Black Music Month: A Brief History of House

Every so often the desire for mainstream music taste shifts. In the 60s it was all about precision and soul, followed by the disco and heavy metal of the 70s and 80’s. 1990s saw the resurgence of boy bands the ushered in rap and hip hop of the 2000s. Now, the tables, literally are turning, and electronic music is again on the rise.

Steve Rachmad

Steve Rachmad

Electronic Music, better known as Dance music or more specifically Techno or House, has again hit mainstream. A style of disco music with a pulsating heavy bass beat, initially popularized in underground all-night parties; its largely associated with pill-popping teens or hypnotized adults who relate it to a religious experience.
The music genre is again coming from the underground roots and into the mainstream money-making consciencness. The emergence of Coachella and Detroit’s Electronic Music festival have become sell out staples that bring in hundreds of thousands of gyrating fans.

“I don’t believe my entire generation is listening to hip hop,” says Dantiez Saunderson, 20, DJ and son of Kevin Saunderson, credited as one of the creators of techno music in the 80’s. “I think people just sometimes want something new.”

Derrick May

Just as international recognition enriched the likes of The Supremes, Jay-Z, Prince, Tina Turner and DJ Clue, house DJ’s are on the road, garnering millions of fans both internationally and locally prompting Jet Magazine to release its first ever Electronic DJ Kings List.

Detroit born and bred, Derrick May tops the list with over 30 years in the music business and credited as inspiring the likes of DJ Minx and Steve Rachmad to take up the tables. Traveling more than 200 days a year to Berlin, Paris, the Netherlands, Ambersdam and Europe yet making his home across from the Eastern Market near downtown Detroit for more than 29 years, Derrick May is credited as one of three men, Yuan and Kevin Saunderson – who coined the words Techno Music.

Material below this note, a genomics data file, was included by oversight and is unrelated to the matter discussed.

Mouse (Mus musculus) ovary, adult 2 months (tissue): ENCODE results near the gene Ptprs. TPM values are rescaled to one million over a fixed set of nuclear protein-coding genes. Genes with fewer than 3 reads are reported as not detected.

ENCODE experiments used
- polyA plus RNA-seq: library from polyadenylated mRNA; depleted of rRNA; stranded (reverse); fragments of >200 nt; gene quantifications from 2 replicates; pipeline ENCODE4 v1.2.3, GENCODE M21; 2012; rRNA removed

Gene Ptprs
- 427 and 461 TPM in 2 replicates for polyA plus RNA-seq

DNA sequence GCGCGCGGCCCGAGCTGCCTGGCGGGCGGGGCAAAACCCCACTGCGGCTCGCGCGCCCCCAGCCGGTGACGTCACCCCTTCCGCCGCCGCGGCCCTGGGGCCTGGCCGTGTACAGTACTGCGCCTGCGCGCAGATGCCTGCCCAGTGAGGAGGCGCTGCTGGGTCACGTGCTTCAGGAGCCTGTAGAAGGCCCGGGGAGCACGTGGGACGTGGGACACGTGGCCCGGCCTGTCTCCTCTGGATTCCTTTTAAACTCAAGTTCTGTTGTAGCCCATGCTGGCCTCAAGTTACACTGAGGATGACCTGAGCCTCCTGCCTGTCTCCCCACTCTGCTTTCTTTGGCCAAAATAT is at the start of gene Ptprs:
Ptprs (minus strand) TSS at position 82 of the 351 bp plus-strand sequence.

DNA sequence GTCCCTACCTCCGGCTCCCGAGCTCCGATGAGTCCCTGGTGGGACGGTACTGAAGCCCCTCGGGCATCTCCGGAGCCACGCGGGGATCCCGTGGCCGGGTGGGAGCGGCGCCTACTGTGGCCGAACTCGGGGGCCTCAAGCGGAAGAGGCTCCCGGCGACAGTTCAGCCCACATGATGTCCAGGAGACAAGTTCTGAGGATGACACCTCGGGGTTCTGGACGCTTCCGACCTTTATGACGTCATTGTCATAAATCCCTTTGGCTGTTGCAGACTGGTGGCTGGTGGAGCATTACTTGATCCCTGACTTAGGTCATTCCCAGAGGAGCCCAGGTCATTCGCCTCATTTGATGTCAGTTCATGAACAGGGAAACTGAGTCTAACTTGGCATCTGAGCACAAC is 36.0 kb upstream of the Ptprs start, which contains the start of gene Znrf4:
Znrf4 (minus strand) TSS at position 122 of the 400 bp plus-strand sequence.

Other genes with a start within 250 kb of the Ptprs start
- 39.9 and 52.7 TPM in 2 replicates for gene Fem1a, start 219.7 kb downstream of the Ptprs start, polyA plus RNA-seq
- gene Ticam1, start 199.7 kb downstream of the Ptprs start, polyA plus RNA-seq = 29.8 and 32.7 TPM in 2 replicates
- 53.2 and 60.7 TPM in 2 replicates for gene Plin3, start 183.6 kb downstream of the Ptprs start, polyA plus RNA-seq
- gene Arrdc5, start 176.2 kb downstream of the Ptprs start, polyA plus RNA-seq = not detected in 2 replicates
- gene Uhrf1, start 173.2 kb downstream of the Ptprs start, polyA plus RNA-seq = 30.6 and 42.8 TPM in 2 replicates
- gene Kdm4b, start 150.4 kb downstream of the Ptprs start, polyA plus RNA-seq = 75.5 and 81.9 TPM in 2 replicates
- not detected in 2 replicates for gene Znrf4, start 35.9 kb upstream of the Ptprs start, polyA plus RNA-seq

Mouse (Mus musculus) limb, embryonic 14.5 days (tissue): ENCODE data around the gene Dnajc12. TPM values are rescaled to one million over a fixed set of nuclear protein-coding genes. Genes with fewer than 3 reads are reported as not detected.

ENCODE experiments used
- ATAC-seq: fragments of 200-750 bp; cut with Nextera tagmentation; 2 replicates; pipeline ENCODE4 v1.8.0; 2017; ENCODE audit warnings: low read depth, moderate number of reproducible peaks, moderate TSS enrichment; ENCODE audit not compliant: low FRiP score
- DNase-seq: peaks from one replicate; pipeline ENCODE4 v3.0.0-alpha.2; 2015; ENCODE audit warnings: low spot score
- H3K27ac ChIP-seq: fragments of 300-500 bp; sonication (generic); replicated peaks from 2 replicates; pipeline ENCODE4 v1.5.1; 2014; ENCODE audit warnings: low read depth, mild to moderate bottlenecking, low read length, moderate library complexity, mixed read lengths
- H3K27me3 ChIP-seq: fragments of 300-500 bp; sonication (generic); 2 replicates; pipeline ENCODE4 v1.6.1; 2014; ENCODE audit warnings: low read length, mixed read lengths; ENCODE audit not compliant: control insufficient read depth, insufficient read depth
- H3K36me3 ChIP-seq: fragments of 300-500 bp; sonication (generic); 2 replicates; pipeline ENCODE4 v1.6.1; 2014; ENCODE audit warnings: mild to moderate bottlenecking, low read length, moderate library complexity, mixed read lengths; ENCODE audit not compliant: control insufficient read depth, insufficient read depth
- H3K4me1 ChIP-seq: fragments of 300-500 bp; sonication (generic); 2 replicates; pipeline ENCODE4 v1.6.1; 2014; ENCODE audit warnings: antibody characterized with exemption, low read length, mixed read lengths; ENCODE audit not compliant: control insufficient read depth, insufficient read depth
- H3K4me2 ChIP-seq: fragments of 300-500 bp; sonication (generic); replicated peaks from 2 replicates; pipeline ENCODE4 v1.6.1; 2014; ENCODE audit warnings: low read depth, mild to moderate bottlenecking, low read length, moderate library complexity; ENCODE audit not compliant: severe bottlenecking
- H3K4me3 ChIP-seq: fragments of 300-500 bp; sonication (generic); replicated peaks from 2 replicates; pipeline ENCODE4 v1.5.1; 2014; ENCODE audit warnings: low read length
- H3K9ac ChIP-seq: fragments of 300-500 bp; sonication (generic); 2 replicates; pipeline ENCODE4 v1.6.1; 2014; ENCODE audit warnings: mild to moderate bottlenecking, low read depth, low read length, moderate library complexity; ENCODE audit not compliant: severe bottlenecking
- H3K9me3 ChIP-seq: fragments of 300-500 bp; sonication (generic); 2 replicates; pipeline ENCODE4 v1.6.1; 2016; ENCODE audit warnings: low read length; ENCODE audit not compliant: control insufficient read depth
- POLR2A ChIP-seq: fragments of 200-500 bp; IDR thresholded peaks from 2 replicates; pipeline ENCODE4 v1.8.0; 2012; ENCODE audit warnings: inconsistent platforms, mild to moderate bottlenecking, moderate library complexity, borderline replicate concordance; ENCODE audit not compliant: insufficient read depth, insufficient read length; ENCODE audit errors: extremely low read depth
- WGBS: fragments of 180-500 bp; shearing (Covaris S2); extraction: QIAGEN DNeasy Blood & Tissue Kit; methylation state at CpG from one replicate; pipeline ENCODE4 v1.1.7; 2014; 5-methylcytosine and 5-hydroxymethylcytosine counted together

“I never listen to my music in the house, only jazz or mediation,” says May. “It’s important for me that it stays fresh and in the moment with the crowd and the energy.”

It’s not just the top three DJ’s who just happen to be from Detroit that’s taking all the crowd, Netherlands bred yet Detroit influenced Steven Rachmad claims a spot with over three CD’s and endorsement deals in Amsterdam. DJ Minx, who played to over 20,000 people during the 3-day festival, says after seeing May as a teenager, she knew she wanted to DJ. It helped her to come out of her shyness.


DJ Minx

Other DJ’s on the EDJK list include the Godfather of Techno Kevin Saunderson and sons, Damon and Fred, as well as, Allan Ester and Bruce Bailey.

Though these Electronic DJ Kings have all taken different roads to their turntable dreams, they’ve got at least one thing in common; they all have been influenced by Detroit. Often praising the tough love tactics that pushed them to a career in music, unlike rap and pop artists who typically take all the credit.

Our estimates include earnings from live shows, recording music sales, endorsements and in the case of Saunderson and May, label ownership.

Photography by Dedan Photography @dedanphotography.